Just when investors were cheering the U.S.-China agreement to conduct trade talks in early October, the U.S. Commerce Department announced duties on Chinese and Mexican structural steel. The Trump administration has levied duties of up to 141% on Chinese structural steel and up to 31% on Mexican structural steel. Based on these rates, the U.S. government will start collecting cash for imports (read: Trade War Gets Uglier: Here Are the ETF Winners & Losers).
Let’s see how this new decision will affect investors:
Why the Decision?
According to the U.S. Commerce Department, the decision to impose duties was based on a preliminary investigation finding that the Chinese and Mexican producers were breaching the U.S. anti-dumping laws. It claims that producers were dumping fabricated structural steel on the U.S. market at prices lesser than the fair market value.
The U.S. Commerce Department studied prefabricated items from beams, girders, columns plates and flanges for erection or assembly into structures, like buildings, parking decks, hospitals, arenas and ports.
Notably, these tariffs have been largely imposed to handle the Chinese downstream structural steel assemblies which skip those duties before entering the U.S. market. Investors should note that through anti-dumping laws and imposition of 25% tariffs on imported steel have already helped limiting the presence of Chinese steel products in the U.S. markets . Interestingly, the United States imported $897.5 million of fabricated steel from China in 2018 and $622.4 million from Mexico.
Impact of Tariffs
The move can escalate trade tensions between China and the United States at a time when they have agreed to reach a common ground. The latest ISM Manufacturing PMI reading in the United States has shown August as the first month of contraction in the manufacturing sector in more than three years. Also, early indicators used in Bloomberg Economics gauge recently indicated continued slump in economic growth in China on tough external conditions and weakening domestics market and sentiments in August (read: U.S. Manufacturing Shrinks: Sector ETFs That Grew).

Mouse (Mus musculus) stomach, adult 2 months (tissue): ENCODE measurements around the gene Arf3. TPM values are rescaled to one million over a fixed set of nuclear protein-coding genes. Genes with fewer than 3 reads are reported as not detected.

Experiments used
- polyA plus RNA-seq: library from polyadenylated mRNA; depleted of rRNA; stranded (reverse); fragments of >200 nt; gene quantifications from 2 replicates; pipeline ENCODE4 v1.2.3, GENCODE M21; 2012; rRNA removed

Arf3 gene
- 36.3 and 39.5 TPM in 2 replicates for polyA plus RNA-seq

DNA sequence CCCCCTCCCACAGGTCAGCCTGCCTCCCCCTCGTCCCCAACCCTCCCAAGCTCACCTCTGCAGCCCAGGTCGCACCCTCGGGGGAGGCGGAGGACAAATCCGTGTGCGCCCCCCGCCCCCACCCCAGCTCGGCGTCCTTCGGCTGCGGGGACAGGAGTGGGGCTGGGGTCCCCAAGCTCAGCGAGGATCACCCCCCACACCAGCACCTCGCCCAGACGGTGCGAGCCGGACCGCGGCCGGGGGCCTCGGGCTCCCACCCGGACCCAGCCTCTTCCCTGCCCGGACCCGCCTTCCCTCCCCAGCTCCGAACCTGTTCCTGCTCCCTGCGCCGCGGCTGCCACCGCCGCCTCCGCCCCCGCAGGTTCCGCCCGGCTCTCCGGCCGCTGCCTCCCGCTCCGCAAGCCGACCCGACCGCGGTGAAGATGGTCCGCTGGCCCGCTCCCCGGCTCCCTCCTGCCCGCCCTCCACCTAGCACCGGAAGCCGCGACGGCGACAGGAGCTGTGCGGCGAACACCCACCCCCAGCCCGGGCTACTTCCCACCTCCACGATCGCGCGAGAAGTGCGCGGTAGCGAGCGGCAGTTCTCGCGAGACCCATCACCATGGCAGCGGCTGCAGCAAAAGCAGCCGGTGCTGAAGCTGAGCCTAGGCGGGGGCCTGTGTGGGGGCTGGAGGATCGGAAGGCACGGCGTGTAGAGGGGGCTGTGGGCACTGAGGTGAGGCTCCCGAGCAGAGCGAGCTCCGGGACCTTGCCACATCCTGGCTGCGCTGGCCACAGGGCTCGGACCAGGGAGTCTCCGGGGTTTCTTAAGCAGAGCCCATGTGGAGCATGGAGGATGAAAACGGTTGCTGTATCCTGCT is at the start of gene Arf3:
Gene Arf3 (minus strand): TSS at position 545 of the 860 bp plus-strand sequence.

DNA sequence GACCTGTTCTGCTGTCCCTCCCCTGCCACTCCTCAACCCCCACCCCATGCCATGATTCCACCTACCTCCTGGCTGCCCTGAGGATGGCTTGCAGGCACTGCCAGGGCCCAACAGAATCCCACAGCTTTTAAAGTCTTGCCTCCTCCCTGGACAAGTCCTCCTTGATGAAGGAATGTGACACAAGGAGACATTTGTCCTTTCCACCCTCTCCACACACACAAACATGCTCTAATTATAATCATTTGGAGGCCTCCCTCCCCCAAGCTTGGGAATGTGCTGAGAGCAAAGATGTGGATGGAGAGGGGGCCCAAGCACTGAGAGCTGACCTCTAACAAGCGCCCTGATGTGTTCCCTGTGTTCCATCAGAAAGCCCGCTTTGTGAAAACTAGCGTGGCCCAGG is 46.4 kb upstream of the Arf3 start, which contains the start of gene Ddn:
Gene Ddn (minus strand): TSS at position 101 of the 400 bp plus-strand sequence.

Interestingly, China happens to be the world’s largest steel exporter, having total contribution of 13.5% of global exports in 2018. However, the imposition of tariffs has begun to hurt U.S. imports of Chinese steel. In fact, there was a 5% year-over-year decline in U.S. steel imports in the year-to-date 2019 (through March) period.
Meanwhile, Mexico is willing to lend support to its domestic firms which might suffer due to the move.
What to Expect?
Final report on the issue will be published by the Commerce Department on or about Jan 24, 2020. For locking the tariffs for a five-year period, the U.S. International Trade Commission needs to conclude that American steel fabricators witnessed losses from Chinese and Mexican imports.
ETFs in focus
Against this backdrop, investors can wait on the sidelines and keep a tab on the following ETFs:
VanEck Vectors Steel ETF (SLX - Free Report)
The fund tracks the price and yield performance of the NYSE Arca Steel Index before fees and expenses. It holds 25 stocks in its basket and has 0.56% in expense ratio. It has accumulated $46.1 million in its asset base (read: Top and Flop ETF Areas of August).
iShares MSCI Global Metals & Mining Producers ETF (PICK - Free Report)
The fund seeks investment results that correspond generally to the price and yield performance of MSCI ACWI Select Metals & Mining Producers Ex Gold & Silver Investable Market Index. It holds 198 stocks in its basket and has 0.39% in expense ratio. It has accumulated $220 million in its asset base (read: Worst Sector ETFs of August).
iShares China Large-Cap ETF (FXI - Free Report)
This fund seeks long-term growth by tracking the investment returns, before fees and expenses, of the FTSE China 50 Index. It comprises 50 holdings. The fund’s AUM is $4.16 billion and expense ratio is 0.74% (read: Will China ETFs Survive the Moving Out of US Firms?).
iShares MSCI China ETF (MCHI - Free Report)
This fund tracks the MSCI China Index. It comprises 464 holdings. The fund’s AUM is $3.57 billion and expense ratio is 0.59% (read: Fed & Trade Trigger Market Bloodbath: 6 Hot Inverse ETF Areas).
iShares MSCI Mexico ETF (EWW - Free Report)
The fund tracks the investment results of the MSCI Mexico IMI 25/50 Index. It comprises 55 holdings. The fund’s AUM is $683.1 million and expense ratio is 0.47% (read: Mexico Tariff Plan Dropped: ETF Areas to Win).
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